The hepatitis B virus causes a disease in the body. There are five types of viral hepatitis. The different types of virus are hepatitis A, C, D, and E. B and C are more likely to be chronic.

According to the World Health Organization, around 296 million people around the world are living with hepatitis B. Around 1.5 million people newly contracted chronic hepatitis B in 2019.

Acute or chronic infections of the vaccine can be caused by the vaccine.

Acute hepatitis B can cause symptoms in a few minutes. Babies who contract it at birth are less likely to develop acute infections.

The chronic hepatitis B develops slowly. Symptoms may not be noticeable if they develop.

Acute hepatitis B can be hard to see for a long time. But common symptoms include:

  • fatigue
  • Dark urine.
  • Joint and muscle pain.
  • The appetite has been lost.
  • There is a high degree of fever.
  • The abdominal area is very tender.
  • weakness
  • The whites of the eyes and skin are yellow.

Any symptoms of the disease need to be evaluated. People over 60 have worse symptoms of acute hepatitis B.

If you have been exposed to the disease, you should tell your doctor.

The disease is transmitted through blood or other bodily fluids.

There are a number of ways that hepatitis B can be transmitted.

  • Having sex with a person who has the disease without using a condom.
  • Sharing blood-stained toothbrush, razor, or nail clippers.
  • The equipment used for a body piercing or tattoo has not been thoroughly cleaned.
  • Sharing needles, syringes, or other equipment is a problem.
  • From a parent to a baby.

The saliva may contain the virus, but it is not transmitted through it.

  • kissing
  • Sneezing
  • coughing
  • Sharing utensils.

Certain groups have a particularly high risk of HBV infection. These include:

  • healthcare workers
  • People who use drugs.
  • Parents with the disease are the parents of infants born to them.
  • People with the disease have sexual partners.
  • People are receiving treatment for their disease.

According to the WHO, around 296 million people around the globe live with chronic HBV. Around 1.5 million new infections occur every year.

According to the Centers for Disease Control and Prevention (CDC), chronic hepatitis B affects approximately 1.2 million people in the United States.

But HBV often goes undetected. In fact, the WHO estimates that only about 10.5% of people living with hepatitis B were aware of their condition as of 2019.

Doctors can usually diagnose hepatitis B with blood tests. Screening for hepatitis B may be recommended for people who:

  • Use injection drugs.
  • Receive treatment for the kidneys.
  • They were born in a country with a high incidence of the disease.
  • Someone with the disease has a household contact or sexual partner.
  • The immune system is suppressed by medications.
  • Are you donating blood?
  • The baby is born to a parent with the disease.
  • Have lab test results that show elevated liver enzymes.
  • Are you pregnant?
  • Are Men who have sex with men.?
  • Have you been diagnosed with HIV?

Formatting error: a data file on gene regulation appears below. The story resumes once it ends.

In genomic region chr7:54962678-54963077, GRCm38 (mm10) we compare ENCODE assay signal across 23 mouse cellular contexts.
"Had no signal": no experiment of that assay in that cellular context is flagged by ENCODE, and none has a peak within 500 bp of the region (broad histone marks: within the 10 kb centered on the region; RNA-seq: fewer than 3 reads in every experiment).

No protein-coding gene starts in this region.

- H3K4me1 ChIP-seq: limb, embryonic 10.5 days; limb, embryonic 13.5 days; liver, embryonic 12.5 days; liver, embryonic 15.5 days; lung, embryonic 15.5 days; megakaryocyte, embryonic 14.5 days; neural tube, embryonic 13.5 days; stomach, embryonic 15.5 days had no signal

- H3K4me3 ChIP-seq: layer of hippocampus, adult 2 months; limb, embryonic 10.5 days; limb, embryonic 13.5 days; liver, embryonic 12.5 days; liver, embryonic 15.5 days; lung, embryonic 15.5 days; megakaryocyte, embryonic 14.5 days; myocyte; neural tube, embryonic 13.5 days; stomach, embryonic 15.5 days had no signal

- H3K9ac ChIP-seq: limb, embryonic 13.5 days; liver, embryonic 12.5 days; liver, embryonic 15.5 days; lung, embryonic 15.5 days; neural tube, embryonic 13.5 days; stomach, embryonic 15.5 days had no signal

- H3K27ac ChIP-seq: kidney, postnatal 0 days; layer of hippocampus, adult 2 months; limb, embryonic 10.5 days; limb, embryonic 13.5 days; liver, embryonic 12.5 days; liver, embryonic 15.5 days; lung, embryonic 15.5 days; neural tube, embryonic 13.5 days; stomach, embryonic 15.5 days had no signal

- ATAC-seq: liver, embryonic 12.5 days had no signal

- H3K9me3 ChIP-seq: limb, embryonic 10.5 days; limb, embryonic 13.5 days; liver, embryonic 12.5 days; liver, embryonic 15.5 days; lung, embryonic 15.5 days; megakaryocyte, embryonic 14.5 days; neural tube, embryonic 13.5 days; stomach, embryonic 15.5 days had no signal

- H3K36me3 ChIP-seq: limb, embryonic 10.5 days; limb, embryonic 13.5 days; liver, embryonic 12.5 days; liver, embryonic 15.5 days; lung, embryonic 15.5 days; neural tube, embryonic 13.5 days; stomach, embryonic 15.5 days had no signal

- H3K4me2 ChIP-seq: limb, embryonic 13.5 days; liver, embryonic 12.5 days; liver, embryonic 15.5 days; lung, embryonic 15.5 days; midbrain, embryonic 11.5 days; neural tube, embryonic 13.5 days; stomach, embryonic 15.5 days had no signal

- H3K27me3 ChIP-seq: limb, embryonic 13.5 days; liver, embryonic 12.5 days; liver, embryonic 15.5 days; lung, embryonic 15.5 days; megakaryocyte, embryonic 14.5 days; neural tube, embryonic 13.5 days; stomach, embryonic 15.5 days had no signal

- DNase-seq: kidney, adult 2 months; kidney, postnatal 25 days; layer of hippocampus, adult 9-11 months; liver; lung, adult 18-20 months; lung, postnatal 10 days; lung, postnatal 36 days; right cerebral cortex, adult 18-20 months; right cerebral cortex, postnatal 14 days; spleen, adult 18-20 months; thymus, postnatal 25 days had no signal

Your doctor will perform a series of blood tests to screen for the disease.

Hepatitis B surface antigen test

“If you have an active infection, a surface antigen test is a good indicator. A positive result means you have the disease. A negative result means you don’t have the disease.”

“This test doesn’t differentiate between chronic and acute infections. This test is used to determine the state of a hepatitis B infection.”

Hepatitis B core antibody test

The test shows if you have the disease. Positive results can mean you have recovered from acute hepatitis B.

Hepatitis B surface antibody test

A surface antibody test is used to check for immunity to the disease. A positive test means you are free of the disease.

There are two possible reasons for a positive test.

  • You may have been exposed to something.
  • You can no longer transmit the virus if you have recovered from an acute case of the disease.

Liver function tests

People with any disease that affects the bile duct need to have their lyctom function tested.

The number of the enzymes your body makes is checked by these tests. The levels of the enzymes in the liver are indicative of a damaged or inflammation. The results can help determine which part of your body is malfunctioning.

If the tests show high levels of the enzymes, you might need to have the infections tested. The world is affected by the B and C viruses.

You will need an abdominal exam and an echocardiogram of the liver.

If you think you have been exposed to the disease, it is important to speak with a healthcare professional.

A doctor or other healthcare professional can give the first dose of the vaccine. This combination of antibodies protects against the virus.

Though both can be given up to a week after exposure, they’re most effective at preventing infection if administered within 48 hours.

“A doctor may refer you to a specialist if you receive a diagnosis of acute hepatitis B. They may suggest that you get a blood test to make sure you don’t have chronic hepatitis.”

“Many people with acute hepatitis B don’t have serious symptoms. It can help if you do.”

  • Get plenty of rest.
  • Wear loose clothing.
  • Keep the environment cool.
  • When needed, take over-the-counter pain mediation.

Other lifestyle changes may be needed to manage your infections.

  • A balanced diet is important.
  • avoiding substances that can harm your liver, such as:
    • Alcohol.
    • Some herbal supplements and medications include acetaminophen.

If your blood tests show you still have an active infection after 6 months, your doctor may recommend further treatment, including medications to help control the virus and prevent liver damage.


Some medications a doctor may prescribe to treat chronic hepatitis B include:

  • Peginterferon alfa-2a (Pegasys): This medication is a type of interferon. It’s used to stimulate immune function so your body can fight HBV more effectively. It’s usually administered through a weekly injection for 6 months to 1 year.